FORT WASHINGTON — In an effort to raise awareness about safe driving throughout Prince George’s County, State’s Attorney Aisha Braveboy hosted a kickoff event for her Drive Focused, Sober & Safe campaign on April 27 which included student performances, survivor stories, a panel discussion and more.
“Law enforcement and public safety is not just the responsibility of elected or appointed individuals,” Braveboy said to the crowd at the Southern Regional Technology and Recreation Complex. “It’s really all of our responsibility, and we cannot do this without you.”
The event opened with a presentation by students from the Community Public Awareness Council (CPAC) who said that 1.3 million people die in car accidents each year while 50 million people are injured or disabled.
Car crashes are the leading cause of death among teens, and 1.6 million car crashes are a result of texting and driving. Braveboy added later that there have been 40 fatal car crashes in Prince George’s County alone over the past seven months.
“The more people that get educated, the more they can educate more people,” said Mary Wisniewski who attended the event. “It’s kind of like a domino effect. People can start following others and become more aware.”
The two-hour event included speeches from County Council Chair Todd Turner and Police Chief Hank Stawinski followed by videos about safe driving, and poems entitled “Collateral Damage” and “Think Sober” read by high school student Taylor Dickerson 2019 Youth Poet Laureate Project MC. Several survivors also told their stories.
“When I was asked to come out to speak on focused, sober and safe driving, I couldn’t wait to get here because I have lost friends behind car accidents,” said Ms. Wheelchair Maryland Wanda Hawkins-Barber who told her story as a survivor of a car accident. “I made it, but the impact is still real.”
In 2004, she was run off the road by a drunk driver as she was coming home from work. The driver kept going and was never found, and Hawkins-Barber was the one who suffered from the accident as she suffered a spinal cord injury which caused her to be in a nursing home for three and a half years.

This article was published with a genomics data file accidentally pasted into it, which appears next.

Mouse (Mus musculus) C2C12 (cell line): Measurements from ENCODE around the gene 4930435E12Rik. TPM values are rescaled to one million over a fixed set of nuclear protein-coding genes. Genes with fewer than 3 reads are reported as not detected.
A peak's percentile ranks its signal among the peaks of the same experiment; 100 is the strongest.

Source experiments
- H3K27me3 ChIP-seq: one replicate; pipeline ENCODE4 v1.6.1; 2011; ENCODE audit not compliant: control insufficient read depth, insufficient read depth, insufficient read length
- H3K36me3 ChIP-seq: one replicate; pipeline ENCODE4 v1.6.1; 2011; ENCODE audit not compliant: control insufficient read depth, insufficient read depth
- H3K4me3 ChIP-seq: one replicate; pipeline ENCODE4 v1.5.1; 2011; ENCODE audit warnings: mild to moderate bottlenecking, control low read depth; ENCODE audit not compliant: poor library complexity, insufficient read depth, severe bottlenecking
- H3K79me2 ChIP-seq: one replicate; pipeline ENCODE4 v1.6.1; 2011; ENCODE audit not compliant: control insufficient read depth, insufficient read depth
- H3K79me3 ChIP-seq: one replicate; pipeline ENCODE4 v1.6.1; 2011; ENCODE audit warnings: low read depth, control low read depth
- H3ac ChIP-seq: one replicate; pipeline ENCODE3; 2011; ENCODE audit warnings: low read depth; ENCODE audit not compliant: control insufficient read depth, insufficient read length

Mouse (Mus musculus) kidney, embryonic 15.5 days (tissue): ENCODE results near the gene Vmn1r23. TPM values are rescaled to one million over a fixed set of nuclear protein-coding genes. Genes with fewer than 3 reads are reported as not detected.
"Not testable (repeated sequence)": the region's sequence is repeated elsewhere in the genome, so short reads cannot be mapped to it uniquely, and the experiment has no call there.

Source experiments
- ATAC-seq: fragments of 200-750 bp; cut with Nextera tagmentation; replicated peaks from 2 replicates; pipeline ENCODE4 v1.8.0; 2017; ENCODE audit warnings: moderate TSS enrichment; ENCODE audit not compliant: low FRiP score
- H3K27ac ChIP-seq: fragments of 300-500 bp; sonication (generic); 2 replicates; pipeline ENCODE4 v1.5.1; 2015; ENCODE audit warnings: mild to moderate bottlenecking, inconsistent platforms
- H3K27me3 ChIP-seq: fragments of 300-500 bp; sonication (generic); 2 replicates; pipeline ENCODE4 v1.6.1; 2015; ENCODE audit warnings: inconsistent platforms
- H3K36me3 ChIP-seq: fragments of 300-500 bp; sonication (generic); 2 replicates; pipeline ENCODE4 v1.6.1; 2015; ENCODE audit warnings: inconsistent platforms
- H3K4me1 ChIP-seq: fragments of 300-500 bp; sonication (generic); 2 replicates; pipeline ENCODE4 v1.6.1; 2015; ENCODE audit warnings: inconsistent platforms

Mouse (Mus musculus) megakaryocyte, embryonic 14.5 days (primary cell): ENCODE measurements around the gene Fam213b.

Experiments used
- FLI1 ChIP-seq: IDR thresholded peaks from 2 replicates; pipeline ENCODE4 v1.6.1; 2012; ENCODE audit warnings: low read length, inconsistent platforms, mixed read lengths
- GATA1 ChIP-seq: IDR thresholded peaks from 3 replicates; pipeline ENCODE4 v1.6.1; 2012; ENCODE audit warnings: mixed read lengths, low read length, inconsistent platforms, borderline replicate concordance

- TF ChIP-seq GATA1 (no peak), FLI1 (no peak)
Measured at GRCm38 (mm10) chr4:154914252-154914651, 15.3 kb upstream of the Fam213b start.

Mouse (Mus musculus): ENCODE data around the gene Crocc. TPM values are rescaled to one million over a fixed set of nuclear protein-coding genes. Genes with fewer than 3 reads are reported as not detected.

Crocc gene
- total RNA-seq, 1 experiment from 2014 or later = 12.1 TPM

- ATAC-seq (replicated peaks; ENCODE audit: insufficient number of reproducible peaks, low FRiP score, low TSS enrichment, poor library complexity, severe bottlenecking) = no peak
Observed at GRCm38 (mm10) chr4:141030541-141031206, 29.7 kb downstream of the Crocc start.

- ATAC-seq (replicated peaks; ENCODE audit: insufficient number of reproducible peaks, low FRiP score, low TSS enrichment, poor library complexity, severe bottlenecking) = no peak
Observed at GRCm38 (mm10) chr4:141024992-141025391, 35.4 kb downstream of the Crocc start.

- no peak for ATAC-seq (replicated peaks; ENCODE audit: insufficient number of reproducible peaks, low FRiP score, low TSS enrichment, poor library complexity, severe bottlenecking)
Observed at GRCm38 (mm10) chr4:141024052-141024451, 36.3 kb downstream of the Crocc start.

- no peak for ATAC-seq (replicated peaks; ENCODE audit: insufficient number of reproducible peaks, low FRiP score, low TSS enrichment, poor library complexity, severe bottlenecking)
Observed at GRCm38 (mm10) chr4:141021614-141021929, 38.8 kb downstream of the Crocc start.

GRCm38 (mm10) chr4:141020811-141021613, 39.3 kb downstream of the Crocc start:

“It just takes a second, just a second, to take someone’s life or injure someone’s life,” she said. “The impact that it gave me was devastating because I for one enjoy walking, dancing, going places that this wheelchair cannot go.”
Latasha Ward also told the story of how she received calls on two separate occasions about loved ones who had been involved in horrific car crashes. Her mother was in a bad accident on Indian Head Highway in 2012, and her god daughter’s father was hit head-on by a drunk driver on Walker Mill Road. Her mother survived the crash; her god daughter’s father did not.
Devon Smith shared the story of how he was actually the drunk driver who killed another driver when he was a rising senior at North Carolina State University. One night he had driven to the nearby Chapel Hill University to hang out with friends and thought he was sober enough to drive back to his school to make it work the next day. Things turned out much different than he had planned.
“I knew at that moment that everything in my life was going to be different,” Smith said. “Everything I had been spending that year planning for was null and void.”
The victim died a week later. Smith served two years in prison and then had to reapply multiple times before he could finish school, but the most impactful consequence was that the victim would not be able to live out the rest of his life because of him.
“I share my story not to glamorize the situation, not to glorify it by any means,” he said. “There were a number of consequences but the one that’s most impactful and the one I deal with the most to this day is having to live with the fact that there are two young children that don’t have a father and there is a young mother who has to live without her husband.”
The panel discussion, moderated by Channel 9’s Mikea Turner, consisted of insurance agent Nicole Edwards, Personal Injury Attorney William McCaskill, Mary Anne Scottino, Assistant State’s Attorney Franklin Shelton, Mothers Against Drunk Driving Member Robin Stimson and PGPD Officer Frank Carson.
They answered questions regarding the role of someone in their position when a car crash occurs, what people can do to reduce accidents and the penalties for impaired driving. They also answered questions from the audience such as how to stop repeat offenders from getting on the road, whether there can be sobriety checkpoints at Washington Redskins tailgates and how programs can be formed to educate high school students about safe driving.
“It was very educational,” Laurel resident DeLisa Hawkes said about the event. “It was nice to hear the stories of survivors. It made the issue of driving under the influence more real.”
Braveboy said she was impressed by the massive turnout of the event and that it shows that the community is focused and paying attention to the issues around them.
“We have a responsibility to our fellow man and woman, to each other, to do our part to prevent accidents and save lives.”